producer will run as far as needed to produce it, and no more. When the second element is needed, it will be computed. If some element will not be needed by
consumer, it will not be computed at all, effectively saving useless computations. The execution of
producer will effectively be interleaved, not only avoiding the memory usage of the intermediate list structure, but also possibly avoiding useless computations, and the execution would probably be similar to the hand-written combined version that you had to write yourself otherwise. This is what I meant by composition. You had two well-tested and performant pieces of code and you could compose them obtaining for free a well-tested and performant piece of code.
The use of nondeterministic behavior provided by the List monads and similar ones is instead totally different. Here the point is not that of providing the compiler with means of optimizing your program, but clearly and concisely express computations that are inherently nondeterministic.
An example of what I mean is provided by the interface of the
Data.Boolean.SatSolver library. It provides a very simple DPLL SAT solver implemented in Haskell. As you may know, solving the SAT problem involves finding an assignment of boolean variables that satisfies a boolean formula. There may be more than one such assignments, however, and one may need to find any of them, or iterate over all of them, depending on the application. Hence, many libraries will have two different functions like
getAllSolutions. This library instead has only one function,
solve, with the following type:
solve :: MonadPlus m => SatSolver -> m SatSolver
Here, the result is a
SatSolver value wrapped inside a monad of unspecified type, which however is constrained to implement the
MonadPlus type class. This type class is the one that represent the kind of nondeterminism provided by the list monad, and in fact lists are instances. All the functions that operate on
SatSolver values returns their results wrapped into a
MonadPlus instance. So suppose you have the formula
p || !q and you want to solve it by restricting on the results that set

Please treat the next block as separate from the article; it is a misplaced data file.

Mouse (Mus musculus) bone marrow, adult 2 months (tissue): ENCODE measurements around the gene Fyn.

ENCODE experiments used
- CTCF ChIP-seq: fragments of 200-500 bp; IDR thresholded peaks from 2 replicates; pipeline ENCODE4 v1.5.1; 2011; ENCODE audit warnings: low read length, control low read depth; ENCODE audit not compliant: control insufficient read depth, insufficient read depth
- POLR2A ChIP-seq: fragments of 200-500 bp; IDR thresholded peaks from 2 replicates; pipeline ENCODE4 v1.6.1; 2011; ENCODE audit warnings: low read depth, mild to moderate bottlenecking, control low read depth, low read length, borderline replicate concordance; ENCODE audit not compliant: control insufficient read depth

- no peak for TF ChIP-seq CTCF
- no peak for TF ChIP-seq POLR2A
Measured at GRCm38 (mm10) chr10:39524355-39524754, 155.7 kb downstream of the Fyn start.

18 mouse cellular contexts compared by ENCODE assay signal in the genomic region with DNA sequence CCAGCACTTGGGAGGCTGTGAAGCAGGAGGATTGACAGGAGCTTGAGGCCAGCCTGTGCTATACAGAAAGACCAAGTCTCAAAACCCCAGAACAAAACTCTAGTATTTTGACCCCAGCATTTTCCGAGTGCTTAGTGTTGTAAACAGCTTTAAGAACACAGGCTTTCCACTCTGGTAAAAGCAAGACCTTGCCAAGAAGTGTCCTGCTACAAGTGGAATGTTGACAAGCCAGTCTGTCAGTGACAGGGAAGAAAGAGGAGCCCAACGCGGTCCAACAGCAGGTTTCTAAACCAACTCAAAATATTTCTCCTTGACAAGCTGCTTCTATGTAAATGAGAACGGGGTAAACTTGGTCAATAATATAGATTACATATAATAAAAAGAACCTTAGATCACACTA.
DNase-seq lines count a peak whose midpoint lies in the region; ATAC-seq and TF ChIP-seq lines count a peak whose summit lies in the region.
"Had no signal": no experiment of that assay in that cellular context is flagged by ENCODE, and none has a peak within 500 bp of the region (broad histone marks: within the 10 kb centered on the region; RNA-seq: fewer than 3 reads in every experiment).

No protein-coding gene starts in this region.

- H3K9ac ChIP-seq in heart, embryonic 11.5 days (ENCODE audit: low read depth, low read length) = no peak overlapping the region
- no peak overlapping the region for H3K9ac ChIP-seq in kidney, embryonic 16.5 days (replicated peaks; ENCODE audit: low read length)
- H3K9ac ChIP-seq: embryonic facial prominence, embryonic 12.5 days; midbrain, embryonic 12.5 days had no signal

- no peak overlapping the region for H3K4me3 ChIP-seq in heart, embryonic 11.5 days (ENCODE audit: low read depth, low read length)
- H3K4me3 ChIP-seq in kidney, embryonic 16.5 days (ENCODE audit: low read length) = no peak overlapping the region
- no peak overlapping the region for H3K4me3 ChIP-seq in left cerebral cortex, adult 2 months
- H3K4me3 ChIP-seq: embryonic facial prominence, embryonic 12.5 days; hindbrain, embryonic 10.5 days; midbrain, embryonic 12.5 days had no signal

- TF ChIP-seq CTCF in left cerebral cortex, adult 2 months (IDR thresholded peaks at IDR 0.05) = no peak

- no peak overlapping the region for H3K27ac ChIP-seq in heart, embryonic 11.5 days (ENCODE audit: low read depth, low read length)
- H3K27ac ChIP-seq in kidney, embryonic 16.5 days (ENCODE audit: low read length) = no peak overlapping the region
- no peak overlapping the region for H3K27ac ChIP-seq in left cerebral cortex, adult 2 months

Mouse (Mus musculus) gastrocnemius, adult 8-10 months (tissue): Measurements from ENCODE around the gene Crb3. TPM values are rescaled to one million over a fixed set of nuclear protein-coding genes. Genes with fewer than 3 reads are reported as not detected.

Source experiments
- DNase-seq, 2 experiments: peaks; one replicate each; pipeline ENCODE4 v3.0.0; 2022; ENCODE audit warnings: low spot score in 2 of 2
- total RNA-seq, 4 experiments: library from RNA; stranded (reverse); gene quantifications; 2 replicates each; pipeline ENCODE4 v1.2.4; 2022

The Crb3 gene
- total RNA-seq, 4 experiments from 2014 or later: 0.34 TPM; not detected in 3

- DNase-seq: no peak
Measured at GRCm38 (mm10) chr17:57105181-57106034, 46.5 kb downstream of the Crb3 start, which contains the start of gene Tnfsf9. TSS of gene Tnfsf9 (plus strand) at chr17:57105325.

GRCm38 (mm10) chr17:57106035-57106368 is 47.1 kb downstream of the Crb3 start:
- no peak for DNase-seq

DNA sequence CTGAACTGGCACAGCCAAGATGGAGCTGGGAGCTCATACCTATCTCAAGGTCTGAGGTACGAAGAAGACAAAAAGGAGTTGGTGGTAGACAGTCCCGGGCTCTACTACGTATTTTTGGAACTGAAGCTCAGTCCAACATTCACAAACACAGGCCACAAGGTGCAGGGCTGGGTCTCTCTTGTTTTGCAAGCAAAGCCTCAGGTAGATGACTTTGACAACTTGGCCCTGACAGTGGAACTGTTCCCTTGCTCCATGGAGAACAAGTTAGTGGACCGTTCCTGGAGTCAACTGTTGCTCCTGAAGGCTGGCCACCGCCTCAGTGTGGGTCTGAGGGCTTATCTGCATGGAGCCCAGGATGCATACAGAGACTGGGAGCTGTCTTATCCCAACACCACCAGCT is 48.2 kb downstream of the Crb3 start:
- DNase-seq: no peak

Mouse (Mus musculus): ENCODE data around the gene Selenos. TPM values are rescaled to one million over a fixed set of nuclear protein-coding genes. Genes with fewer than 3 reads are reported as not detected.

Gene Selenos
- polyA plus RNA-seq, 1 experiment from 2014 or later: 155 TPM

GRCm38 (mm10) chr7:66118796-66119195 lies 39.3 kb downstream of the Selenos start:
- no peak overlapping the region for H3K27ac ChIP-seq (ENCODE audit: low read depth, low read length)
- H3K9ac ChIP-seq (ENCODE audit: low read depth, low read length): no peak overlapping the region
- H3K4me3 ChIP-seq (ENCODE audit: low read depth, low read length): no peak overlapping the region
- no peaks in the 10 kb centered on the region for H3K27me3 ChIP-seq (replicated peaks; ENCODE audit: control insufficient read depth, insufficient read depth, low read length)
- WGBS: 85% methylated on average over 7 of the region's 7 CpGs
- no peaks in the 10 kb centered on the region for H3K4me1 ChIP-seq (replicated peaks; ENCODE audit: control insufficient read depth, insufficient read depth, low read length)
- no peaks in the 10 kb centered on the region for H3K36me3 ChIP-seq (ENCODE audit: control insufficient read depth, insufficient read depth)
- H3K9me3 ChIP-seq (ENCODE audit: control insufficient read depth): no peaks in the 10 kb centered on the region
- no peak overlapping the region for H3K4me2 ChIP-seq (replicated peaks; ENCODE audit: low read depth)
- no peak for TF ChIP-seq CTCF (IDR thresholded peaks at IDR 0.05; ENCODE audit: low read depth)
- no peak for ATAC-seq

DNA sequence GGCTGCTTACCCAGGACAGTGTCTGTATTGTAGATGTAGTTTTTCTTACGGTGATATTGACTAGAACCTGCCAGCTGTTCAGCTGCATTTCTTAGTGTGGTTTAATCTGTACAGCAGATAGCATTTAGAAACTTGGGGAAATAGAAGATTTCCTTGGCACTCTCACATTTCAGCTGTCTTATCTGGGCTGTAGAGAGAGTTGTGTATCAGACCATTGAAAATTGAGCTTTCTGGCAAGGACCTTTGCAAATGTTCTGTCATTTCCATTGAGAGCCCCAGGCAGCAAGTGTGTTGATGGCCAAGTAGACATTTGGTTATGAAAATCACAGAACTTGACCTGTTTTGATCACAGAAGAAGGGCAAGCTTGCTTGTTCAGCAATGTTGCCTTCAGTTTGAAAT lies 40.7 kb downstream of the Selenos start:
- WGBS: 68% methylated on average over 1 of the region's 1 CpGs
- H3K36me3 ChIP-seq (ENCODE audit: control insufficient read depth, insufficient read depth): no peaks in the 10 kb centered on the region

q true, then the usage is the following (variables are numbered instead of being identified by name):
expr = Var 1 :||: Not (Var 2)
task :: MonadPlus m => m SatSolver
task = do
assertTrue (Var 2)
Note how the monad instance and the do notation mask all the low-level details of how the functions manages the
SatSolver data structure, and lets us express clearly our intent.
Now, if you want to obtain all the results, you simply use
solve in a context where its result has to be a list. The following will print all the results on screen (assuming a
Show instance for
SatSolver, which does not exist, but forgive me this point).
main = sequence . map print . solve task
However, lists are not the only instances of
Maybe is another instance. So if you just need one solution, no matter which one, you can just use
solve as if it returned a
Maybe SatSolver value:
main = case solve task of
Nothing -> putStrLn "No solution"
Just result -> print result
Now suppose that you have two tasks so built,
task2, and you want to obtain a solution to either one. Once again everything comes together to let us compose our pre-existing building blocks:
combinedTask = task <|> task2
<|> is a binary operation provided by the
Alternative typeclass, which is a super class of
MonadPlus. This again let us clearly express our intent, reusing code without changes. The nondeterminism is clearly expressed in code, not buried under the details of how the nondeterminism is actually implemented. I suggest you to take a look at the combinators built on top of the
Alternative type class to get further examples.
The nondeterministic monads like lists are not just a way to express nice exercises but offers a way to design elegant and reusable code that clearly expresses intent in the implementation of tasks which are inherently nondeterministic.